Were Our Communities the Foundation of Our Black Power?

Growing Up Confident in Strong Black Neighborhoods

It’s interesting that many times people think growing up in a segregated neighborhood was a negative experience. Now from an infrastructure perspective, it wasn’t fun. We knew our streets, homes, school books and supplies, were not like those offered to white people. But the love, comfort, connectedness, and confidence we gained was far more important to our growth.

I’ve talked about it in previous blog posts. In my local access cable television show, UNTOLD: Stories of Black Arlington, episode two, which premieres tonight, Sunday, April 4th at 9 PM, my sister Lydia Jones Cole speaks about one of her perspective’s on segregation and racism and it’s affect – or lack of – growing up in the strong Black neighborhoods of Arlington.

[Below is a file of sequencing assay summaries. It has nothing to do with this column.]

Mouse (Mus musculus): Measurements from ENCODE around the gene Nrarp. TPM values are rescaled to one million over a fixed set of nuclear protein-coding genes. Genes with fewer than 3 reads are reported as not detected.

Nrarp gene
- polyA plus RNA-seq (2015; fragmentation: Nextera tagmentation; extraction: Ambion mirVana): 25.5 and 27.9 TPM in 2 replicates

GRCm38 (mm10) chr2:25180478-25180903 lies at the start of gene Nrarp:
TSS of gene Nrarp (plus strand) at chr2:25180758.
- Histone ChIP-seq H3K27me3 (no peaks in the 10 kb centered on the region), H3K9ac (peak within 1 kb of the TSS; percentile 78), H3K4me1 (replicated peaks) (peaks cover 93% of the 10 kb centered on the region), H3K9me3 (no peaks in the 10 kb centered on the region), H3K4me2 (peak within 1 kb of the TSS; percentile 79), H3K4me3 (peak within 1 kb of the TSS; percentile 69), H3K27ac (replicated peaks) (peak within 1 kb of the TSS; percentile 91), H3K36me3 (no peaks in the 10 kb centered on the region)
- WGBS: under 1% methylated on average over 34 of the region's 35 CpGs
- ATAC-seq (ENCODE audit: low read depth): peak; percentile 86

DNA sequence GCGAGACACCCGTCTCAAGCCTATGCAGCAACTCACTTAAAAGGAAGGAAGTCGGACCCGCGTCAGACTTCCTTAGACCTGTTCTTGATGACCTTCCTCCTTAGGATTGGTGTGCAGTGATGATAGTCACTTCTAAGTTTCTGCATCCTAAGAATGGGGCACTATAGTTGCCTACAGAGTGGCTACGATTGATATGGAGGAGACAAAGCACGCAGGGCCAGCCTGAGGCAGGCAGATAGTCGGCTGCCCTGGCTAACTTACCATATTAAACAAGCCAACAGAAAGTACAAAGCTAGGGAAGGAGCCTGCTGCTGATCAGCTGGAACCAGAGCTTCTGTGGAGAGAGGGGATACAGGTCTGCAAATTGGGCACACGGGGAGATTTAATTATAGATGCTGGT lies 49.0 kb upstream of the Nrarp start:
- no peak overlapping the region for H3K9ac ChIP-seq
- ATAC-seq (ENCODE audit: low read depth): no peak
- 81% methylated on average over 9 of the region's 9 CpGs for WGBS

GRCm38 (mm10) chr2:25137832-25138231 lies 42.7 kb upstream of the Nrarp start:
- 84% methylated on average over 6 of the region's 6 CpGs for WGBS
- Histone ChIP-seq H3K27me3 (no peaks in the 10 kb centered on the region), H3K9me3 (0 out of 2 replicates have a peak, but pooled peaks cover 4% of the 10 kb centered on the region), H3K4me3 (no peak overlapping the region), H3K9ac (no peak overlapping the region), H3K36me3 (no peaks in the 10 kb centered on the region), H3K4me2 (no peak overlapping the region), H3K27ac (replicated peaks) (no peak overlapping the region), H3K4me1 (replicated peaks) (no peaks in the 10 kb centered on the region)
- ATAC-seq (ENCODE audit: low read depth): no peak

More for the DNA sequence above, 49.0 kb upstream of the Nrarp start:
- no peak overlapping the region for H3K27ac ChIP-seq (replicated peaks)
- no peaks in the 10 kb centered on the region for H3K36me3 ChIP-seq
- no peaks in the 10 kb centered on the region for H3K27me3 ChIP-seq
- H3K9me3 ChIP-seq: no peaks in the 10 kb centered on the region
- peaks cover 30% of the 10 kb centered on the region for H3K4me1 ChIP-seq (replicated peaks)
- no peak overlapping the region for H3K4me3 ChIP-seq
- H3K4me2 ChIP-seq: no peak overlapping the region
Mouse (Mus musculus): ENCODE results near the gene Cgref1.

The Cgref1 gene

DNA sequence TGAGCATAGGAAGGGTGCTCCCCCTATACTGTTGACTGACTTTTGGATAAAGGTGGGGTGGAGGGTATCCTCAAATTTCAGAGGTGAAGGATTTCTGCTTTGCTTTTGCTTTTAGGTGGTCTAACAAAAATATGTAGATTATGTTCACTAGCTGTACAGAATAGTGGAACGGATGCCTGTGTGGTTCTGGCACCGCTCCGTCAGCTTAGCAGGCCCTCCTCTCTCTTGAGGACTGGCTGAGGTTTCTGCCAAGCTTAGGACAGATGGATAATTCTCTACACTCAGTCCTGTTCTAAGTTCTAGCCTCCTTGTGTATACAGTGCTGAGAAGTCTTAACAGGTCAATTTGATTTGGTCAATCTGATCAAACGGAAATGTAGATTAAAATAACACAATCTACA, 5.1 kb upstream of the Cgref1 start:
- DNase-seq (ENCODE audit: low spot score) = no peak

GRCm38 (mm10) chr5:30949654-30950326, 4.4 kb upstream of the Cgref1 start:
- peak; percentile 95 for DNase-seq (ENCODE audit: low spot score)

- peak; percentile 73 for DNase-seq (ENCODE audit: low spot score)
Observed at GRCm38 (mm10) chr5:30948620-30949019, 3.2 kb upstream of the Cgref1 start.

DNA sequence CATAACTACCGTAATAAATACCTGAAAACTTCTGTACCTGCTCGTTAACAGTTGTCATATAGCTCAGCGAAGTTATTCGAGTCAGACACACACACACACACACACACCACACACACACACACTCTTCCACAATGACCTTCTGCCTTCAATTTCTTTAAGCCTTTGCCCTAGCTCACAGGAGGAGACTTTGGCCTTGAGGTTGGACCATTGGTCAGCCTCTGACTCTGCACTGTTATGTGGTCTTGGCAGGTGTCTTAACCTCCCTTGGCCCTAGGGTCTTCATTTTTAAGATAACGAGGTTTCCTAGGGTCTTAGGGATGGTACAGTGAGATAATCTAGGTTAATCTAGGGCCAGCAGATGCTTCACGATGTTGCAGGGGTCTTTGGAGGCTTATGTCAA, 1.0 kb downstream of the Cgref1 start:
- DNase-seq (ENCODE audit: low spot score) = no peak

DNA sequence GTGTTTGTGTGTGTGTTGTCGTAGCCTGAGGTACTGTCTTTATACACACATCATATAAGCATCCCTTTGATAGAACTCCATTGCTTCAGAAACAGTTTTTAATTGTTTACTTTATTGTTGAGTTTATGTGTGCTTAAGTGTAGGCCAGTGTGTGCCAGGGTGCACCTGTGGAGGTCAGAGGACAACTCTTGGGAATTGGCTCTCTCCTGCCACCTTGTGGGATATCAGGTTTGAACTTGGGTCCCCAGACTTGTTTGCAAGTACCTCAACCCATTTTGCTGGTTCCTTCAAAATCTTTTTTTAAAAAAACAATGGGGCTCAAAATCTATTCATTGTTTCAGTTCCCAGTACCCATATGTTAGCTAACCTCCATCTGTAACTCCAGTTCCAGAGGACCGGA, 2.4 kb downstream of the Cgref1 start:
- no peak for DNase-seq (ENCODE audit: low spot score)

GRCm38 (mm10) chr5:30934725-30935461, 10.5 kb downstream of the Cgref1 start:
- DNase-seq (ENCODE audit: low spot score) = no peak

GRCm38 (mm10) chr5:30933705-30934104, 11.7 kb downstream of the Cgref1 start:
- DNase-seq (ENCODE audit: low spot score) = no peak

Clip from UNTOLD: Stories of Black Arlington S1: E2, Lydia Jones Cole, Author, “You Must Be a Jones”

The show features Lydia speaking about her book, “You Must Be a Jones: A Family Memoir,” and Dr. Alfred O. Taylor, Jr. Author of “What an Amazing Journey!” His journey and family history really is amazing! Both books include their perspective on growing up in segregated Arlington and so does our conversation. I hope you can join me this evening. Watch on Comcast channel 69 or Verizon channel 38 in Arlington, Virginia, or streaming live on the Arlington Media homepage.



NOTE: UNTOLD premieres Sunday, April 4th at 9 PM, will also air on Monday, April 5th at 8 PM, and Friday, April 9th at 3 PM.

Get my book, “My Halls Hill Family: More Than a Neighborhood” from Amazon

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